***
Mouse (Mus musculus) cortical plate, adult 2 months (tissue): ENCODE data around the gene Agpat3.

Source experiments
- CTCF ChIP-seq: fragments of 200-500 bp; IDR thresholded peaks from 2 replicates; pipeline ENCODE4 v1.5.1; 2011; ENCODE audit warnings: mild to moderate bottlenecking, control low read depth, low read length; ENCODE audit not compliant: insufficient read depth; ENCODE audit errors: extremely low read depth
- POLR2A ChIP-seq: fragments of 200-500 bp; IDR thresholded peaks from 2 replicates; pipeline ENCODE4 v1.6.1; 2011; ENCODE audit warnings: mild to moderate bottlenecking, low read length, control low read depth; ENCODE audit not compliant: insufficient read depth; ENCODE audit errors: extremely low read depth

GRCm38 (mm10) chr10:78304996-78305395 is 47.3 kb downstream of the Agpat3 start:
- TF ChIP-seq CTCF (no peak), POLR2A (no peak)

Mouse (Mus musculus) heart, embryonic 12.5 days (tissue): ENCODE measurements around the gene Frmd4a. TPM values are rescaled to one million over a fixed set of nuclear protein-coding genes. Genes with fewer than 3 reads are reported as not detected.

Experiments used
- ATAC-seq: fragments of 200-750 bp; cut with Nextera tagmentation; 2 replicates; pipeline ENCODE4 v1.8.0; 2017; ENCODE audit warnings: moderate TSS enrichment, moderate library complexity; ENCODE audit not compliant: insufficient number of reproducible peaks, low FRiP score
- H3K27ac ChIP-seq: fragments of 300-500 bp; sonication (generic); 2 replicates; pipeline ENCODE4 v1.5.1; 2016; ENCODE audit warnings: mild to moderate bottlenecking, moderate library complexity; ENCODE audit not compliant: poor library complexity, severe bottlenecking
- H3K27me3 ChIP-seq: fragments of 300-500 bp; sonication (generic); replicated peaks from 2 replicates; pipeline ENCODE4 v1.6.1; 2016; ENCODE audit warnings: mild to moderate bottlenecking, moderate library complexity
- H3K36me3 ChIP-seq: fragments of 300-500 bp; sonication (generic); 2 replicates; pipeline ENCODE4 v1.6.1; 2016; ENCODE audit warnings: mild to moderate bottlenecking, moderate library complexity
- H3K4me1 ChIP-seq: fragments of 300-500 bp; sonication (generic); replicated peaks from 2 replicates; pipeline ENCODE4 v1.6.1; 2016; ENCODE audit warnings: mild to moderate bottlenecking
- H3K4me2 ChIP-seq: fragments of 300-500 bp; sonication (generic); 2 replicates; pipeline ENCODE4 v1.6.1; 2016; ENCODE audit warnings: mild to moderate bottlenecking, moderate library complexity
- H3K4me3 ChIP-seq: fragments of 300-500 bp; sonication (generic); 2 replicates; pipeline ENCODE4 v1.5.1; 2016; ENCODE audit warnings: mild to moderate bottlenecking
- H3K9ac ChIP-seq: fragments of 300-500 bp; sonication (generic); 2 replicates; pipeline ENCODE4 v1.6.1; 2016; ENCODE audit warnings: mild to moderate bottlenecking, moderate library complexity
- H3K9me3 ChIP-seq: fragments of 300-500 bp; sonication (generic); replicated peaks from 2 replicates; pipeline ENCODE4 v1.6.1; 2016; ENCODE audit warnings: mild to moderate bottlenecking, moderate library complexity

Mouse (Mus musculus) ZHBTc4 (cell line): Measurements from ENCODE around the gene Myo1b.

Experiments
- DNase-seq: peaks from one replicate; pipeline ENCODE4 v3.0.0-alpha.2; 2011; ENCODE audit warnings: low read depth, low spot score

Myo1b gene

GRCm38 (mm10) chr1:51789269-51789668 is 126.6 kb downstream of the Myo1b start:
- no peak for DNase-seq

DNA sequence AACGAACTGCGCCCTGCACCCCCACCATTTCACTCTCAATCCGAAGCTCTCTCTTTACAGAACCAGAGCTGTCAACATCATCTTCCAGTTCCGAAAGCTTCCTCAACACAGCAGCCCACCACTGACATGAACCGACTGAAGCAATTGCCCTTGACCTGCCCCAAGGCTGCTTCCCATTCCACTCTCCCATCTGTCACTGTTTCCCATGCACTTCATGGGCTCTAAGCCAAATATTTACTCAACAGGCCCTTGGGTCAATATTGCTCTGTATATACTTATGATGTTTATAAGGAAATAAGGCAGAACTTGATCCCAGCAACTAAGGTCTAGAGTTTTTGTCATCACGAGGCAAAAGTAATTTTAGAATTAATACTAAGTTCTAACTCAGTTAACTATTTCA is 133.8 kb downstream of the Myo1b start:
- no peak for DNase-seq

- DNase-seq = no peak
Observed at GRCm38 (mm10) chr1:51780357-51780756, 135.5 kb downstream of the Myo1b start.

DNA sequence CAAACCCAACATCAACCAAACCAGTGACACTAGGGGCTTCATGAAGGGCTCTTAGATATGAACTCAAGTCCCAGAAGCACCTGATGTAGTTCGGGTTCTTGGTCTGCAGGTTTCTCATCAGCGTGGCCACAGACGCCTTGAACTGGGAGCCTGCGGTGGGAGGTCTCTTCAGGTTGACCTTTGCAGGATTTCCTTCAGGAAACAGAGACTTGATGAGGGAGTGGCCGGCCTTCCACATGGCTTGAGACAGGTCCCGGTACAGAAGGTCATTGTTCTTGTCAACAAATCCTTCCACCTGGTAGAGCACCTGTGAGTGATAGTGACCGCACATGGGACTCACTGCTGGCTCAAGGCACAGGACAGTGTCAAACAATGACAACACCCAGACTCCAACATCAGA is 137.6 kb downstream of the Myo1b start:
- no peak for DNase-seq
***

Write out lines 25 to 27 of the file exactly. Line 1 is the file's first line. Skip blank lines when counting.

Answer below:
- no peak for DNase-seq

- DNase-seq = no peak
Observed at GRCm38 (mm10) chr1:51780357-51780756, 135.5 kb downstream of the Myo1b start.